7. The problem
of low battlefield strength in ARVN has forced us to plan the
use of personnel now training in 11 new battalions as fillers
for old battalions. In effect, these 11 battalions will be deferred
and during the period from mid-July to early November no new ARVN
battalions will become available. Thus the gap to be filled is
both deeper and wider.
8. In summary,
the force ratios continue to change in favor of the VC. I believe
that the DRV will commit whatever forces it deems necessary to
tip the balance and that the GVN cannot stand up successfully
to this kind of pressure without reinforcement. Even if DRV VC
intentions are debatable, their capabilities must be acknowledged
and faced. Additionally, it is prudent to consider possible enemy
air action, leading to significant escalation and a broadening
of the arena of conflict. We must be prepared to face such a contingency.
9. In order
to cope with the situation outlined above, I see no course of
action open to us except to reinforce our efforts in SVN with
additional U.S. or third country forces as rapidly as is practical
during the critical weeks ahead. Additionally, studies must continue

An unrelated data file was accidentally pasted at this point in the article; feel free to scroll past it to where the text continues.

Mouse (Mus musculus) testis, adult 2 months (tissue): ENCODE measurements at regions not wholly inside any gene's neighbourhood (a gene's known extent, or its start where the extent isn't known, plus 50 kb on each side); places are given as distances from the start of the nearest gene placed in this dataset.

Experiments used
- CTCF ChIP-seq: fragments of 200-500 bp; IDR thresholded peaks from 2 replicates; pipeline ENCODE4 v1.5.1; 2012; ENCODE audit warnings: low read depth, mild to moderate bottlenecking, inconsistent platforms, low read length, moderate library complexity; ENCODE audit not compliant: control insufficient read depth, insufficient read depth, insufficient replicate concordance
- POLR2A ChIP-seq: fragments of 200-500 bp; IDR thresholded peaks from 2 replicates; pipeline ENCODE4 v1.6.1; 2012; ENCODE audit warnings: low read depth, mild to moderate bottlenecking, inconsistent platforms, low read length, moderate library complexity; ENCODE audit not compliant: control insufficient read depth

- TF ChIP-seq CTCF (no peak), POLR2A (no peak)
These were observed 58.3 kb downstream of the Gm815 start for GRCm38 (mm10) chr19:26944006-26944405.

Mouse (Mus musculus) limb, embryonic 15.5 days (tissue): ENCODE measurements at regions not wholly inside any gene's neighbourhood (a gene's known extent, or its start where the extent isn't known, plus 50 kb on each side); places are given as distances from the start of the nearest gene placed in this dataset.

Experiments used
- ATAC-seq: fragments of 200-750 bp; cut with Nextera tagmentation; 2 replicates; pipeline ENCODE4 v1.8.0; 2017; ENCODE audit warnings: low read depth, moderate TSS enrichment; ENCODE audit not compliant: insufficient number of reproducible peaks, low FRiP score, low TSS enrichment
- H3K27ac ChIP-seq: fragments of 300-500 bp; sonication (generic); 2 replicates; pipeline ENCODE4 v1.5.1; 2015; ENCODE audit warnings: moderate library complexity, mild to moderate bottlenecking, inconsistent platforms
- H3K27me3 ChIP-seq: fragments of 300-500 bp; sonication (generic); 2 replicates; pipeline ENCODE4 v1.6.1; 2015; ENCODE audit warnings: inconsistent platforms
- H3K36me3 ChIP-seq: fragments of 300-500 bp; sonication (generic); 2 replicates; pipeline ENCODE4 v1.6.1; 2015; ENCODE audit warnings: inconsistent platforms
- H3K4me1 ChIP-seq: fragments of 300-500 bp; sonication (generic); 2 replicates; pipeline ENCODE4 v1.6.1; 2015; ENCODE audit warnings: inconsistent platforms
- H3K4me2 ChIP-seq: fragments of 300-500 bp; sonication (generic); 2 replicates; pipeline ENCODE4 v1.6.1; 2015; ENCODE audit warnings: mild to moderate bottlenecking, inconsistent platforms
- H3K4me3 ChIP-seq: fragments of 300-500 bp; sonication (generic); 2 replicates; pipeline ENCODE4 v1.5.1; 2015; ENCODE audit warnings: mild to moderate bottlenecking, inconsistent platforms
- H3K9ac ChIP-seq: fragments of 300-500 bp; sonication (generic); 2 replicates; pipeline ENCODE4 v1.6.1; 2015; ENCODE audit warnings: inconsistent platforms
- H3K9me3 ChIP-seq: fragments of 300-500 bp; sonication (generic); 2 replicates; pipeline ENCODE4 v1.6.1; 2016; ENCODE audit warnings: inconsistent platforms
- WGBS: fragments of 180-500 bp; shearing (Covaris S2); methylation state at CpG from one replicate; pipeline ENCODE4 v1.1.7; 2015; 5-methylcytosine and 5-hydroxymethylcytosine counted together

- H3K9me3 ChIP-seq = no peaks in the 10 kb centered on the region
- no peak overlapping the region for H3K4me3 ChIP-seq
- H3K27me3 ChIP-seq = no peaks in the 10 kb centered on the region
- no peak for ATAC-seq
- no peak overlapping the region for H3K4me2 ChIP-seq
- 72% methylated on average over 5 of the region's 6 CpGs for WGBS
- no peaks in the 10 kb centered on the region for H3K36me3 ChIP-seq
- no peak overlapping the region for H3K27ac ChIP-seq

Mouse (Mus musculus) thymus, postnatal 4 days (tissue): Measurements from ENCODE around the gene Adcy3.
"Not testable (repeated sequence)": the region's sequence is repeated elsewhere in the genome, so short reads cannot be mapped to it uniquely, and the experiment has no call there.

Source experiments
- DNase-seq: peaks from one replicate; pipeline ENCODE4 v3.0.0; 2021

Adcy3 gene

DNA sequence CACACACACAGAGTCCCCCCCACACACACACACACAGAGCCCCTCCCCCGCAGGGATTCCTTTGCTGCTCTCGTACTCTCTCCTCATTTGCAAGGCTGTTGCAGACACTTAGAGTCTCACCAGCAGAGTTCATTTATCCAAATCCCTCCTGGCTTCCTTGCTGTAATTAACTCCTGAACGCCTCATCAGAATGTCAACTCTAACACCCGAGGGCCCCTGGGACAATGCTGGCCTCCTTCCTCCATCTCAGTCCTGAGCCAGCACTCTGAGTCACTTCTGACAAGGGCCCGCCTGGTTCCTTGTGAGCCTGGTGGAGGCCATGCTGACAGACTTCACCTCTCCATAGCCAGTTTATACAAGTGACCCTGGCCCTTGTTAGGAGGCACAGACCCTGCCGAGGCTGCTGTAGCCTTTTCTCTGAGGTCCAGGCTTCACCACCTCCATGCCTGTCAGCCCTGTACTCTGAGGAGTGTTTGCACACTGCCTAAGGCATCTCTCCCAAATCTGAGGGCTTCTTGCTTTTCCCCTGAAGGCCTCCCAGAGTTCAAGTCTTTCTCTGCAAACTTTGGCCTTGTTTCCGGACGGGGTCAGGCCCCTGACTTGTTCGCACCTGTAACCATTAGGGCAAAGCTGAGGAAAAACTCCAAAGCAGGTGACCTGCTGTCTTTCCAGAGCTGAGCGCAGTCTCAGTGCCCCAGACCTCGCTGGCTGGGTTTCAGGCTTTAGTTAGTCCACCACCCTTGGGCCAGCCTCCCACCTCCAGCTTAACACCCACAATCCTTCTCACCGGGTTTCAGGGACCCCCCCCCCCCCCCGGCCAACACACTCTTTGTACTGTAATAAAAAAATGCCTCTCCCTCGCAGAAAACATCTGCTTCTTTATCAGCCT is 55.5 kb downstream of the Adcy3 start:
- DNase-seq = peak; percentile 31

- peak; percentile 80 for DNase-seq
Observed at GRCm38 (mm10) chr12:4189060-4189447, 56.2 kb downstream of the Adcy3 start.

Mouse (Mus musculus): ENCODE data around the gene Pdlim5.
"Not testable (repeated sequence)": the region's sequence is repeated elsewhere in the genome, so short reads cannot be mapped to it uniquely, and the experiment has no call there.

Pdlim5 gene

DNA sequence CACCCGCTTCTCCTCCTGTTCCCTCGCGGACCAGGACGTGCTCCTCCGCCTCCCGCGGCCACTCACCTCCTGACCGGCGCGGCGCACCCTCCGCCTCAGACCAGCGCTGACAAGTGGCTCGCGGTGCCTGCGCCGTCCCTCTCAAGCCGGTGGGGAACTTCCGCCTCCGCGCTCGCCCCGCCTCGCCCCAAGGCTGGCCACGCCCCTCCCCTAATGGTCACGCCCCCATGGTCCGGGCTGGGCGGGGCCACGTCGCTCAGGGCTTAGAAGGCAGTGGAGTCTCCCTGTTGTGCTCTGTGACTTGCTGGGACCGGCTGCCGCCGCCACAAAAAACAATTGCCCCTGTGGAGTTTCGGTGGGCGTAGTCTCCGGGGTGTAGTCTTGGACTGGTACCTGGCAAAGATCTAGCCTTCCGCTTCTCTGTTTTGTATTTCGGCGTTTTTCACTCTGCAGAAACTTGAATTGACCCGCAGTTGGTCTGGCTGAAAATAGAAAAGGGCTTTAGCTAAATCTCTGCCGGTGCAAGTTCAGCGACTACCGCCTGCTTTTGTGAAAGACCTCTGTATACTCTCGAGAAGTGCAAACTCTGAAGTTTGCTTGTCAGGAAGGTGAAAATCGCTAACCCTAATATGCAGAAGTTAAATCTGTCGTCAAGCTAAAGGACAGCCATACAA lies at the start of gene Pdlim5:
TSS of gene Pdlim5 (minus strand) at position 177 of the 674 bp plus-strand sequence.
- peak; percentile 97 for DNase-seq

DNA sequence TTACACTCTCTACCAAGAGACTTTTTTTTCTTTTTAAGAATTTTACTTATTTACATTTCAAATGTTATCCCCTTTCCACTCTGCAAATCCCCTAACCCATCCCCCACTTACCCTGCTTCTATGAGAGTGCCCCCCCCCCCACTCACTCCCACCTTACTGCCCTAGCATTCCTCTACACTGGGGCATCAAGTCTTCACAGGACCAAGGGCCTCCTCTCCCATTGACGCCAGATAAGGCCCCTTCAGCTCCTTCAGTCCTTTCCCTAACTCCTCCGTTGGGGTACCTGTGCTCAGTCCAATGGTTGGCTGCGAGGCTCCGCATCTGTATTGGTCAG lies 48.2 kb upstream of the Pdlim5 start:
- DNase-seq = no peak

and plans developed to deploy even greater forces, if and when
required, to attain our objectives or counter enemy initiatives.
Ground forces deployed to selected areas along the coast and inland
will be used both offensively and defensively. U.S. ground troops
are gaining experience and thus far have performed well. Although
not yet engaged the enemy in strength, I am convinced that U.S.
troops with their energy, mobility, and firepower can successfully
take the fight to the VC. The basic purpose of the additional
deployments recommended below is to give us a substantial and
hard hitting offensive capability on the ground to convince the
VC that they cannot win.
10. In sub-paragraph
"A" below, deployments and actions are recommended on
which decisions should be made now. In subpara "B" we
have identified further actions on which planning should start